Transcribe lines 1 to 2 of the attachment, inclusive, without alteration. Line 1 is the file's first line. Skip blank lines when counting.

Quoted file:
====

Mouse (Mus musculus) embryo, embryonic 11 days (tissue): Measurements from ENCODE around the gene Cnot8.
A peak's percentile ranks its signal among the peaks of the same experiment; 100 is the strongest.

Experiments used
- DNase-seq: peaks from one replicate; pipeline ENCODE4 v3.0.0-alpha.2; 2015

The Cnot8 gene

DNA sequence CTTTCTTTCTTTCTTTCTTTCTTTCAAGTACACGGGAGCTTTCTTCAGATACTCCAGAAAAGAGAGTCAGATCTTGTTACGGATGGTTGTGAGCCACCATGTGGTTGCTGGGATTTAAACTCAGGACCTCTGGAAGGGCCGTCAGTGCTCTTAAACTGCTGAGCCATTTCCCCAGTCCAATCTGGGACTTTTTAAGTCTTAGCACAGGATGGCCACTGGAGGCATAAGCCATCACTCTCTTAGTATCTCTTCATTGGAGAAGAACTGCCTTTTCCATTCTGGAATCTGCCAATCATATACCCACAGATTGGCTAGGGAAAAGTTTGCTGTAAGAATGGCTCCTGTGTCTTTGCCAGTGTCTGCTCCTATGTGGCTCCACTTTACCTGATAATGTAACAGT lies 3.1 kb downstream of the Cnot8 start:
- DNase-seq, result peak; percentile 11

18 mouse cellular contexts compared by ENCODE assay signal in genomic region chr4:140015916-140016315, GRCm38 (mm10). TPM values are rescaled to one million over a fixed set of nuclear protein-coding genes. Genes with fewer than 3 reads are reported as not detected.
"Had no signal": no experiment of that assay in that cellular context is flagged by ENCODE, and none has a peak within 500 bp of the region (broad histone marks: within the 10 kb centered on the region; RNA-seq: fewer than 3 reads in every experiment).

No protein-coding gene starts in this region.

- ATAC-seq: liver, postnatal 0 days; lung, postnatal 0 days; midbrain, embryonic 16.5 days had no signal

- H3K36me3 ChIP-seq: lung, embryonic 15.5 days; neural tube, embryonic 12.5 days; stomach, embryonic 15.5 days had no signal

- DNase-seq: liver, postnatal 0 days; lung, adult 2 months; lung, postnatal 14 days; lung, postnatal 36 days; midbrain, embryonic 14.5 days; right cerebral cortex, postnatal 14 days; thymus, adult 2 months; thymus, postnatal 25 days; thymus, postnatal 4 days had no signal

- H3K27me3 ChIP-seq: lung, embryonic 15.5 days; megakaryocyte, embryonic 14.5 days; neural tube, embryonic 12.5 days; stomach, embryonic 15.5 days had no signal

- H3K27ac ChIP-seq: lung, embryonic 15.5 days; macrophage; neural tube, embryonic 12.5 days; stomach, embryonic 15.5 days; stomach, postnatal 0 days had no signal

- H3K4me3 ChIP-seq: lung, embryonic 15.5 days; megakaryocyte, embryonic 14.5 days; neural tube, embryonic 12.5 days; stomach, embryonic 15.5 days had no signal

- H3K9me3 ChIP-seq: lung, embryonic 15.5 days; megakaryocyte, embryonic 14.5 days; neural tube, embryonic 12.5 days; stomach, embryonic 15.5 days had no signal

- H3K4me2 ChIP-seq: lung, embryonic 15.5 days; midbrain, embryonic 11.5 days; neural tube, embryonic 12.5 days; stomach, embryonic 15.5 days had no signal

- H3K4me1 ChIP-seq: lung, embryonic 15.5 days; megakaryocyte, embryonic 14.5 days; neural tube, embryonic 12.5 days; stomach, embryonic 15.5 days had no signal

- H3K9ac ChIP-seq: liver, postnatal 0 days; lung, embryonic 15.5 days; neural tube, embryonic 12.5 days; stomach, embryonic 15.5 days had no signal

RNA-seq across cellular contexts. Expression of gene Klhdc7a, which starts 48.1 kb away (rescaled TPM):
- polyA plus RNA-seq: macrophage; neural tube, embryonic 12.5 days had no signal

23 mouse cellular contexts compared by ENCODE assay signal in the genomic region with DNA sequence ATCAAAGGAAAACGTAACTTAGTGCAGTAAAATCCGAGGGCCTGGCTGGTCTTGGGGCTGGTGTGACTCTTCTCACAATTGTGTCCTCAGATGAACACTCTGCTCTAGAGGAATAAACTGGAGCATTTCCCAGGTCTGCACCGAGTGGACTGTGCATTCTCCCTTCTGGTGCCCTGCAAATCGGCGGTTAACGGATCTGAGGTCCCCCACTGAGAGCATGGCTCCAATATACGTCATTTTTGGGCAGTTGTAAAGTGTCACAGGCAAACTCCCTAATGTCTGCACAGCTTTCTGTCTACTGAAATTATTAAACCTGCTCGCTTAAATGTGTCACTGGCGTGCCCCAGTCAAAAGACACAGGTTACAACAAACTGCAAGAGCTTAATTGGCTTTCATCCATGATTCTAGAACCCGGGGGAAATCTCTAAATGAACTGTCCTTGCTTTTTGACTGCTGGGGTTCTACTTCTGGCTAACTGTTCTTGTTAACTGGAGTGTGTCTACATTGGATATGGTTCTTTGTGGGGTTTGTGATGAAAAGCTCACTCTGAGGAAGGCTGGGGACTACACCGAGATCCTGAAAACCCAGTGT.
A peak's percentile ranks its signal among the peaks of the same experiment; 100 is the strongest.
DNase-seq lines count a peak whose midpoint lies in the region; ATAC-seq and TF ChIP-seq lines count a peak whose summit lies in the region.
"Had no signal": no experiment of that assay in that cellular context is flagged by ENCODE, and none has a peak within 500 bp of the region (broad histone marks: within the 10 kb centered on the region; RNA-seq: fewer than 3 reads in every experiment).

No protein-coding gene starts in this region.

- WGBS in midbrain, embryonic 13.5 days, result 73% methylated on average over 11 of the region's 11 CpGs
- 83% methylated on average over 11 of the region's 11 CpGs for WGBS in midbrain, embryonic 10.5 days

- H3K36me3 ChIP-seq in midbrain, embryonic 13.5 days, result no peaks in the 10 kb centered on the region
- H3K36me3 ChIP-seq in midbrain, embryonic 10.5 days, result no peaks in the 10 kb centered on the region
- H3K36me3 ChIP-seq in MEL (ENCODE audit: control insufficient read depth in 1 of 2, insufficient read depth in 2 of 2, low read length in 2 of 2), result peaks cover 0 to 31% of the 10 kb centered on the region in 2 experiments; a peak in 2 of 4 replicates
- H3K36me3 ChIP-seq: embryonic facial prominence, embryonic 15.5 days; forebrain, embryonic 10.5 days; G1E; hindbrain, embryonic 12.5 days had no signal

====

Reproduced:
Mouse (Mus musculus) embryo, embryonic 11 days (tissue): Measurements from ENCODE around the gene Cnot8.
A peak's percentile ranks its signal among the peaks of the same experiment; 100 is the strongest.